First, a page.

Light Beam Patterns

All photos were taken with the following settings.

  • ISO 100
  • Exposure 4 seconds
  • Aperture F4.0
  • Focus Manual
  • White Balance Daylight
  • 18mm Focal Length
The lights main beam are all pointed to just below the Wendy house and to the right of the chair. The house being around 20ft away, the chair being 10ft away.

Dinotte 1200L+

A 1200 lumen rated light made from 8 cree XPG LEDs.

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Medium Power

Low Power

Magicshine MJ-808

A Chinese made light that uses a SSC P7 emitter, note that the emitter can output the claimed 900 lumens but tests show it is more like 500-700 lumens.

High Power

Low Power

Hope Vision 1

The Hope Vision 1 outputs 240 Lumens of light and is the only one featured here that runs on AA batteries.

High Power

Medium Power

Less Medium Power

Low Power

Exposure Joystick mk6

This version of the Joystick outputs 325 lumens from a Cree XPG R5 LED emitter. Due to it’s torch like shape, the beam is narrower, it’s designed to be a helmet light rather than handlebar mounted.

High Power

Medium Power

Low Power

8 thoughts on “Light Beam Patterns

  1. I have to say that I love my Exposure Race light. Its similar to the Hope but less circular in pattern, more rectangular with good side lighting like the Magicshine. For urban riding this light is all I need for seeing the road surface. I just whack on a cheap Smart for side visibility for others and I’m off.

    The Race is a bit like having two Joysticks side by side and panned slightly. .

  2. Nicely done. Any chance you can pop the price of the lights under each photo so people can instantly see the brightness for your buck?

  3. For road use I would recommend to use a light with cutoff. The lights listed above are mountain biking lights which sends a lot of light up which: a: Does no good on road and b: Dazzles oncoming traffic.

    The output of modern led lights are so high that we can’t claim they are to weak to be able to disturb other traffic.

    Hence I would advise to look at lights like the Philips saferide bike lights. The absolute light output isn’t as high as some of the lights above, but the beam shape is such that as much as possible is used to illuminate the road. The cutoff makes sure that the risk of dazzling oncoming traffic is minimal.

    There are some in depth reviews here:

    1. The first two models are indeed designed for offroad use and have no cut off. The second two however have very tight beam patterns.

      It’s possible to use the brighter two on the roads without any issues. You just have to point it much further down and run it on low power. I’ve done this for several years without any issues.

  4. I used to do the same, just point the light down. And this works of sorts. The problem with this approach is that it paints the brightest spot of light pretty close to your front wheel, and only the weaker halo reaches further out. The result is that your night vision adapts to the illumination of the near field, and it gets harder to see further ahead.

    I switched from ay-ups (about 700 lumen) to a philips saferide (250 lumen) and was able to see much further down the road, and I Imagine that I am a much better citizen on the road as well.

    Germany actually have an approval scheme for bike lights where a cutoff is required.

  5. so your the silly wanker on Youtube uploading videos. get off my tax paid roads mate or pay some road tax. ill make sure to keep an eye out for you as you clearly are incompetent of riding on a path.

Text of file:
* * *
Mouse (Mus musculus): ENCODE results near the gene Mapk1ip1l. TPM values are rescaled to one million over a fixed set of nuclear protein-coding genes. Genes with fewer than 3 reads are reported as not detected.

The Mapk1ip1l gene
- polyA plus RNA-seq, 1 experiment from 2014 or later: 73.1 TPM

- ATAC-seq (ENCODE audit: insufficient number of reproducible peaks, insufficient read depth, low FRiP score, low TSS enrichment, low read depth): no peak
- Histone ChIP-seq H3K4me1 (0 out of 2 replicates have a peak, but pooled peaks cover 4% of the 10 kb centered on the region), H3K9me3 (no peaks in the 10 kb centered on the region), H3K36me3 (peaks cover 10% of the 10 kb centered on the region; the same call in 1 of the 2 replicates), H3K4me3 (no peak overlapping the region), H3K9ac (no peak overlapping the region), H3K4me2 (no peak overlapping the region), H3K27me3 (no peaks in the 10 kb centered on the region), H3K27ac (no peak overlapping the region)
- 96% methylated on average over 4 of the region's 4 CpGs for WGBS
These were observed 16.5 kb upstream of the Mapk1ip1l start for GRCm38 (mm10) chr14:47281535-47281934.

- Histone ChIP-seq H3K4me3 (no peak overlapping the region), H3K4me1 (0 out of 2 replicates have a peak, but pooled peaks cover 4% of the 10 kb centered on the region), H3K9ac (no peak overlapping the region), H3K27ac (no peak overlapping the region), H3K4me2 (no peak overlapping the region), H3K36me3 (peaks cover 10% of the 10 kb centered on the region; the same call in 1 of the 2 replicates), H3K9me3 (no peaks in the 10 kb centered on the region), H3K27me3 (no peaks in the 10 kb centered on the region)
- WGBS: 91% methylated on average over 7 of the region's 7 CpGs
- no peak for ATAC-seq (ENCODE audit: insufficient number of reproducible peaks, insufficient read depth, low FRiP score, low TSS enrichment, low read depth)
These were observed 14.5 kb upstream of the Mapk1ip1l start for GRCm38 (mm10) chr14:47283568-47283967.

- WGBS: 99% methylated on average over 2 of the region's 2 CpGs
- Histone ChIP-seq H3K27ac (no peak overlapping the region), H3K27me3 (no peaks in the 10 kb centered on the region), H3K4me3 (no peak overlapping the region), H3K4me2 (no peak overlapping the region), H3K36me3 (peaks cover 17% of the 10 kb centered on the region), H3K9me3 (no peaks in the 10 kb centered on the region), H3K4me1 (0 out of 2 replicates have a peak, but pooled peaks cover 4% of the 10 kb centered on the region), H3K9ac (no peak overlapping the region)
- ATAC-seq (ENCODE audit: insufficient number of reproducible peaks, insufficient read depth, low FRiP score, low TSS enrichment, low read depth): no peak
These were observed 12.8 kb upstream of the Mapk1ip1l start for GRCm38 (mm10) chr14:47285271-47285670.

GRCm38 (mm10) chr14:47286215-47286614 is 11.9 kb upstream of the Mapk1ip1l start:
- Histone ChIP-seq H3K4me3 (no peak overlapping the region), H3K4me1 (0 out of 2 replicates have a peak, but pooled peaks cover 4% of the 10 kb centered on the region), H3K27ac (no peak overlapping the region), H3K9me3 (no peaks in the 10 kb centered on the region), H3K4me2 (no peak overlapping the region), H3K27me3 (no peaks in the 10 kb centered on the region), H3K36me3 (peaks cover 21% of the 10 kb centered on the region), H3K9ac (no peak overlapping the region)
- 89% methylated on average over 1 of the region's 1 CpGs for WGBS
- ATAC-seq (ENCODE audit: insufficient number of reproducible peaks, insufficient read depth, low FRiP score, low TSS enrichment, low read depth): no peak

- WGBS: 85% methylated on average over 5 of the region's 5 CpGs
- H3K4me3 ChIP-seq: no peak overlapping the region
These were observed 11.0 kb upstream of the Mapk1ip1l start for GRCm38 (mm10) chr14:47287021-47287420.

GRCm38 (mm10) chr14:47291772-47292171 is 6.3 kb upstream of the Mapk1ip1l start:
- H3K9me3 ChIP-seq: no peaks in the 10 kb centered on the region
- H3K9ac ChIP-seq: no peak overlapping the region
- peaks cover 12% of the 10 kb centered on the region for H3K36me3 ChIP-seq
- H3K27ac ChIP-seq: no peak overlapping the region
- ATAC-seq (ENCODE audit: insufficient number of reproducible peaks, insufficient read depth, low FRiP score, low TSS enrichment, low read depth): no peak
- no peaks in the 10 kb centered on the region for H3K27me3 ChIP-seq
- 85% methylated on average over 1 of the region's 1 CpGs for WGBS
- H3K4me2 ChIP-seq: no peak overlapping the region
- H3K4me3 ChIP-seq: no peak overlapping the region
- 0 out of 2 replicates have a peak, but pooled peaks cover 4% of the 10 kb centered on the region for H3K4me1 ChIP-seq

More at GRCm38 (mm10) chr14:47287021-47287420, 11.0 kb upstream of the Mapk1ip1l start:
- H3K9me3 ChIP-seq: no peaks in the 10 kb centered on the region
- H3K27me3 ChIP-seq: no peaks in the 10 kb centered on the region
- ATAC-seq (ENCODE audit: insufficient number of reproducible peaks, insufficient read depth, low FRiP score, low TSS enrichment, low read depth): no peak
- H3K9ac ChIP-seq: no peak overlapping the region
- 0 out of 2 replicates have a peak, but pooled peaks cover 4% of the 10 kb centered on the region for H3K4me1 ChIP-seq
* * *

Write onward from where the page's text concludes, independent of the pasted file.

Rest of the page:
1. Your roads? what makes the roads yours?
      The roads are paid are maintained by the local councils. They get their money from council tax and from the government.

      Road tax was abolished in 1937 by Winston Churchill. The ‘road tax’ you refer to is Vehicle Excise Duty, a levy based on the emissions your engine makes (pre 2001 vehicles are charged based on the engine size). Cars which emit less than 100g of CO2 per km fall into band A, these vehicles pay nothing. Band A vehicles can be anything, electric cars, hybrids, 1.8L diesel engines. They pay nothing!

      If a bicycle was to be charged under the same scheme, then it will fall under band A. Lets say that it costs £5 to make and distribute each VED disc to each bicycle. We can’t expect the cyclists to pay for them, as the owners of Band A vehicles are not required to pay for theirs.
      Between 2008 and 2011 just under 14,000,000 bicycles where sold in the UK. That would mean a total cost of £70,000,000 this year to tax those bikes, where is that cost going to be covered?

      Does your ‘road tax’ cover the cost of motoring? Of course it doesn’t..
      Motoring costs per year are £57.7 billion, VED (road tax) raises only £5.5 billion per year. In total, including VED, fuel duty and taxes on cars and parts, the total receipts from motoring are £48.1 Billion. As such your motoring costs are subsidised by the government. It is subsided by everyone that pays income tax, VAT and various other forms of payments that go into the general taxation pot.

      Most cyclists own a car, we pay the same amount as others for our cars but we leave them on the driveway every now and then. But why? some of us enjoy cycling, so we do it recreationally, others use it to get around places. Some of us use it for commuting, as in a city like London, it is the most efficient, fastest and cheapest form of transportation. If time is money, then i’m going to do my best to save as much time as possible.

      Riding on the pavement is against the law, and cyclists can be given a fine of £1,000 for it. Riding on the road is perfectly legal.

      As for calling me a silly wanker, perhaps you should look at yourself before you post such drivel again. As you come across as a right idiot.

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